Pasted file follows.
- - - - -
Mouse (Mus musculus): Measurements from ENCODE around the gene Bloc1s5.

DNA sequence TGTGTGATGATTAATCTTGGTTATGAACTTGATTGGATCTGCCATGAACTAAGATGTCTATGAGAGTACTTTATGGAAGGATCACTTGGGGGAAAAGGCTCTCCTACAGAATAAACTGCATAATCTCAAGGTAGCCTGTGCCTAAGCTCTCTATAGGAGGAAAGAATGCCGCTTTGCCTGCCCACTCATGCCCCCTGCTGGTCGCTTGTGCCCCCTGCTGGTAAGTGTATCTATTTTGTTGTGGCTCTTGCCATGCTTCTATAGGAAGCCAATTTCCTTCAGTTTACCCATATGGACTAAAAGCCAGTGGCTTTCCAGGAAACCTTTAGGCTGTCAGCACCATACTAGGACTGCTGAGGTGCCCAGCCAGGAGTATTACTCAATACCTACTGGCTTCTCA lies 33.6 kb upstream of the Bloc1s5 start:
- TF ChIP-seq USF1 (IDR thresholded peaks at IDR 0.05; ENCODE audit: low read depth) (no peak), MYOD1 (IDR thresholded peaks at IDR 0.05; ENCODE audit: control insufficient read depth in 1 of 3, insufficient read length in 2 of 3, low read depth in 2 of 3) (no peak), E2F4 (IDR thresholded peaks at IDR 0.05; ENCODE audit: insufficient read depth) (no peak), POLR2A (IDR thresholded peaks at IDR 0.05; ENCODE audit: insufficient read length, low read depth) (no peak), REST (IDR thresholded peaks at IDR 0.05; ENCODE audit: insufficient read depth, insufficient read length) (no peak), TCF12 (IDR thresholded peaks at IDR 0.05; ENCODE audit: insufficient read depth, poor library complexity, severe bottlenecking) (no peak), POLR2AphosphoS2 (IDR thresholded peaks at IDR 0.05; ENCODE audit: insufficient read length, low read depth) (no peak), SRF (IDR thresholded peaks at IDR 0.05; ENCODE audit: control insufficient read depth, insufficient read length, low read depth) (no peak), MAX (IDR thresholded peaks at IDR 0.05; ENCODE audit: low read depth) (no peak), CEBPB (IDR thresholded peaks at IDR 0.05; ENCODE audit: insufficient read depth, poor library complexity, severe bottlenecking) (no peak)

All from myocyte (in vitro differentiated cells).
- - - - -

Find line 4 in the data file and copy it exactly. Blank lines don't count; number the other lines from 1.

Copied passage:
All from myocyte (in vitro differentiated cells).